By Julie Alexander
During the holidays, many folks indulge in rich foods that aren’t part of their normal eating plan. With the new year, come resolutions to return to a healthier pattern — but that can be complicated by food cravings that just won’t quit.
Food cravings stem from a variety of physiological and psychological forces, so reducing them may require a multi-pronged approach. Here are a four approaches to consider:
1) Maintain a healthy, steady blood sugar – It’s no secret that sugar and fat are addictive, and that they stimulate the same parts of our brains as addictive drugs. Rapid changes in blood sugar stimulate hormonal reactions which aggravate physical cravings. Based on this principle, Dr. Mark Hyman recommends several strategies to “rewire” your brain to reduce the strength of cravings including eating smaller, more frequent meals that include protein; avoiding sweetened beverages; and eating a high-quality protein at breakfast.
2) Adapt your environment – Our habits are intricately linked to cues in our environment. A recent story on NPR told about a fascinating study of heroin-addicted Vietnamese veterans. It found that only 5% of them relapsed after returning to the United States. According to the National Institute on Drug Abuse, the usual relapse rate is between 40 and 60%! Scientists theorize that, in the case of the returning veterans, the radical change in their environment supported successful behavior change. So, while most of us can’t move to a different country, we can pay attention to the environmental cues that are driving us, and work to remove some of the triggers.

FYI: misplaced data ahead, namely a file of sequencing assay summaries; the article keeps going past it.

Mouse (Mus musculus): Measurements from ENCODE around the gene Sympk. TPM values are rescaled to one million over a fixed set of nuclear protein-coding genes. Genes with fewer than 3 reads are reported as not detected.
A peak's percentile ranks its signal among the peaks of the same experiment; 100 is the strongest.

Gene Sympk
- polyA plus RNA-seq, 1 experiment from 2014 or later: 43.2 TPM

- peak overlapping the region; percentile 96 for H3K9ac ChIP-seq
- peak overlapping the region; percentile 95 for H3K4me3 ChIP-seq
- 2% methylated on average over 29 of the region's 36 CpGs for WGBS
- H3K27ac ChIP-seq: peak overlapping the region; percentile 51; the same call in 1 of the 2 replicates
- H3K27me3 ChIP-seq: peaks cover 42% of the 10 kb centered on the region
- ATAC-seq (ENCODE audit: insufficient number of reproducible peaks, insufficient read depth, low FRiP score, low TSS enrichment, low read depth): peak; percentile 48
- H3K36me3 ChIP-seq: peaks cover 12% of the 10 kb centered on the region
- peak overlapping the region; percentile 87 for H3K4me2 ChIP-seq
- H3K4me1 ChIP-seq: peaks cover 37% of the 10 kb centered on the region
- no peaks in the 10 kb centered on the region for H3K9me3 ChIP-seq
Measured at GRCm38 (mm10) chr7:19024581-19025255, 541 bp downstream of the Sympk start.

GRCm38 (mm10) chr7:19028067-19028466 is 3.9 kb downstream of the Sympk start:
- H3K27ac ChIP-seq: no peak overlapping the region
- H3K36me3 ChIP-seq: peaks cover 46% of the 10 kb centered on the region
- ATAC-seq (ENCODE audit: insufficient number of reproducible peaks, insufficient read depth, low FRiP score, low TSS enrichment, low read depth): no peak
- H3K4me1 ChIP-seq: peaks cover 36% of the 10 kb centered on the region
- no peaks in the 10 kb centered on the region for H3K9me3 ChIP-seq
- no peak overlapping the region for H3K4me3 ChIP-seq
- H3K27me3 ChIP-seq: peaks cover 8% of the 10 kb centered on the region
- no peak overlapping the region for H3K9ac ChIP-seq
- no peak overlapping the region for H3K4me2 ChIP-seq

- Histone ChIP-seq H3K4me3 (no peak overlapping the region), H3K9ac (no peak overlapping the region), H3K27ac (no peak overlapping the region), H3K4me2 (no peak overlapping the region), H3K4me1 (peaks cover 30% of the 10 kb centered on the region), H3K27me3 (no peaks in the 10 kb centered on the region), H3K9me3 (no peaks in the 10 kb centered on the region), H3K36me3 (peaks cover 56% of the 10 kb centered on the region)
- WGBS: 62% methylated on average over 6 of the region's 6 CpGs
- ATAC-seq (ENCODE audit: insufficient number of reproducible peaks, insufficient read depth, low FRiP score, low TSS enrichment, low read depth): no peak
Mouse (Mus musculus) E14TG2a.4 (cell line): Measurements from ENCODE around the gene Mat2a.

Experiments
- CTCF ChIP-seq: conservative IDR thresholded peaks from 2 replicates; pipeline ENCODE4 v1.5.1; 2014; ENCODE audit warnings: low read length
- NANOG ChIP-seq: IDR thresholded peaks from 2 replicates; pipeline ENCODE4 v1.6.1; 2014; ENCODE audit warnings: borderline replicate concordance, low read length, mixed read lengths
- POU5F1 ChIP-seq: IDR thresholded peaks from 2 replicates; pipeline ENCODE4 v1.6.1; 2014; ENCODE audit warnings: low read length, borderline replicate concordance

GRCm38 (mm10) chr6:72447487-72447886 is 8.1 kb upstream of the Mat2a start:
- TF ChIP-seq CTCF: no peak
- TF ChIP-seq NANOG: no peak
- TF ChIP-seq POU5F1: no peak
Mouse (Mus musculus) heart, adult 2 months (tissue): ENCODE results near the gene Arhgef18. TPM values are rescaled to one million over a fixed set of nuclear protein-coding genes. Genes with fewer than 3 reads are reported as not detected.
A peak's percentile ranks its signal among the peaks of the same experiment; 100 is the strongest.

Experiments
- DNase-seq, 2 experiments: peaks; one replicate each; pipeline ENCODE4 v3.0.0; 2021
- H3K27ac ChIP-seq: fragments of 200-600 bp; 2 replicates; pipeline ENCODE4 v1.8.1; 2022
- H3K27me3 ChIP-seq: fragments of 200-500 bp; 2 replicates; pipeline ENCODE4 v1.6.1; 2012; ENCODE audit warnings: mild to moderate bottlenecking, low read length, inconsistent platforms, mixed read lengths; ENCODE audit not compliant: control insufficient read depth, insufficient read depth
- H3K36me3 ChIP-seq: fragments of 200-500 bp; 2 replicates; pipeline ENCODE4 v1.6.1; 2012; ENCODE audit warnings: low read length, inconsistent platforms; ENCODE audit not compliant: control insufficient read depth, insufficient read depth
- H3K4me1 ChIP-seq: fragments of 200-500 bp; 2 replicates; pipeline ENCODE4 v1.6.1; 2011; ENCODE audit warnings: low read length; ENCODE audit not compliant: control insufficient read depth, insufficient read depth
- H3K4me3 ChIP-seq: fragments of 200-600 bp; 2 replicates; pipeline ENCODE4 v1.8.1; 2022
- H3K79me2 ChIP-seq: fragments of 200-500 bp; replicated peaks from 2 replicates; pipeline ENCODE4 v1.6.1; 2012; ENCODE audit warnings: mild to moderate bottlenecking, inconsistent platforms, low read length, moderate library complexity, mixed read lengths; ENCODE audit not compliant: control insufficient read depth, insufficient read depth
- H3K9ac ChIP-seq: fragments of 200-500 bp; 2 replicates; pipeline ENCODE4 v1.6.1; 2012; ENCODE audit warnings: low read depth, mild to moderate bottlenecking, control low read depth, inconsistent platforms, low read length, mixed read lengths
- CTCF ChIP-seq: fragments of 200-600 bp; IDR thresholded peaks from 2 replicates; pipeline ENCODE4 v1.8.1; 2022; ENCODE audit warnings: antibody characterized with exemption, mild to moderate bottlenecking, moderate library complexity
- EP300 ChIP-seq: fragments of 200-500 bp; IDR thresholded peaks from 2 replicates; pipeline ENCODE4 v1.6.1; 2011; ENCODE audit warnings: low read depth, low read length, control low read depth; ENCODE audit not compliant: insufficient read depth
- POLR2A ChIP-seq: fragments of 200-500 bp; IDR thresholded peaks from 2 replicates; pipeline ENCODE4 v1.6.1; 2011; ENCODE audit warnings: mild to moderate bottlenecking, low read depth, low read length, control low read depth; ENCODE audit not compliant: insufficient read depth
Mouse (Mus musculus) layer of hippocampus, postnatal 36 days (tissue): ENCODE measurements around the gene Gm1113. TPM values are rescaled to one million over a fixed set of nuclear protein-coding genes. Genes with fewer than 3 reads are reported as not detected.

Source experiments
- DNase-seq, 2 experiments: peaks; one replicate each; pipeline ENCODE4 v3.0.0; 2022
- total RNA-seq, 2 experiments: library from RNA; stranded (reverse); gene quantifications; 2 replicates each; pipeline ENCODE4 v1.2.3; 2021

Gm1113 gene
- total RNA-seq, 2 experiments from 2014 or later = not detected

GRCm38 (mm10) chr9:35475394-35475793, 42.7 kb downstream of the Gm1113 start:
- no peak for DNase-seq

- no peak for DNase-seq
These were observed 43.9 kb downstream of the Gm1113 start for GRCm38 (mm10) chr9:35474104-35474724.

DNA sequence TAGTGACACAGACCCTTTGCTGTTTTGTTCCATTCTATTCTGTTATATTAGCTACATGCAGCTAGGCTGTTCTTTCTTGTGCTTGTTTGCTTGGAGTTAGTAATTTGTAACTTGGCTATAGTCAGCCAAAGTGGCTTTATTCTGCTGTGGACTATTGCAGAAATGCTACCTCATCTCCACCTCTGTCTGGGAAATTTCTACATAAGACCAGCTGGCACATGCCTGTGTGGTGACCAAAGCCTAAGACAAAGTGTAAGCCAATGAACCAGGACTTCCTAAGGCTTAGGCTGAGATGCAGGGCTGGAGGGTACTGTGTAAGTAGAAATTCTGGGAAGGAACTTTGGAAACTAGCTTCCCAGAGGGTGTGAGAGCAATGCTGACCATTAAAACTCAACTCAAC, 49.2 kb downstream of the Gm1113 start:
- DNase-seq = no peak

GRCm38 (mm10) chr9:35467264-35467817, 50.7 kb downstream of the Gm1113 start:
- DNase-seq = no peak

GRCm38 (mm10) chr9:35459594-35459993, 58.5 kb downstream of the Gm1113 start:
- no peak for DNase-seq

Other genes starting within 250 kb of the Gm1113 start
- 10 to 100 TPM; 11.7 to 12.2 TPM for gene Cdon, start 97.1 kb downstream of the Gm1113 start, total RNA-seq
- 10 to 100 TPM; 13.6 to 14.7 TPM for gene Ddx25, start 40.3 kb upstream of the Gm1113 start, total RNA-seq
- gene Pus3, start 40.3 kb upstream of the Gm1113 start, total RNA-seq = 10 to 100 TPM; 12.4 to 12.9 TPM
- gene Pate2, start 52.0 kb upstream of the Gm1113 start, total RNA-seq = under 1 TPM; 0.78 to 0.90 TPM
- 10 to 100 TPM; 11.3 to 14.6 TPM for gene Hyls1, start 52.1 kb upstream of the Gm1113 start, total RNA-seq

3) Try Tapping – Emotional Freedom Technique (also called “tapping” or psychological acupuncture) is another strategy for addressing the psychological aspects of cravings. In one study, this technique successfully diminished cravings for six months. Dr. Joseph Mercola recommends this technique at his clinic. (For more information about Tapping, check out our recent Nudge call featuring Mary Charles Blakebrough).
4) Eat Mindfully – If you experience food cravings, it is also important to be compassionate with yourself. Mindful Eating Techniques can go a long way to assist you in becoming aware of different thoughts and feelings that trigger your cravings. Such awareness can also build your capacity to create a compassionate and healthy relationship with your food.
Have you tried other ways to deal with food cravings? I’d love to hear about them! Just post your feedback in the comments below!
Julie Alexander is a Self-Care Mastery Coach who helps people take charge of their well-being so that they can create their best lives and make the difference they want to make. Her weekly “Healthy to the Core” e-newsletter provides wellness information and resources to support self-care mastery to subscribers across the U.S. If you are ready to be in the driver’s seat of your well-being, you can sign up for a FREE subscription at CoreHealthPartners.com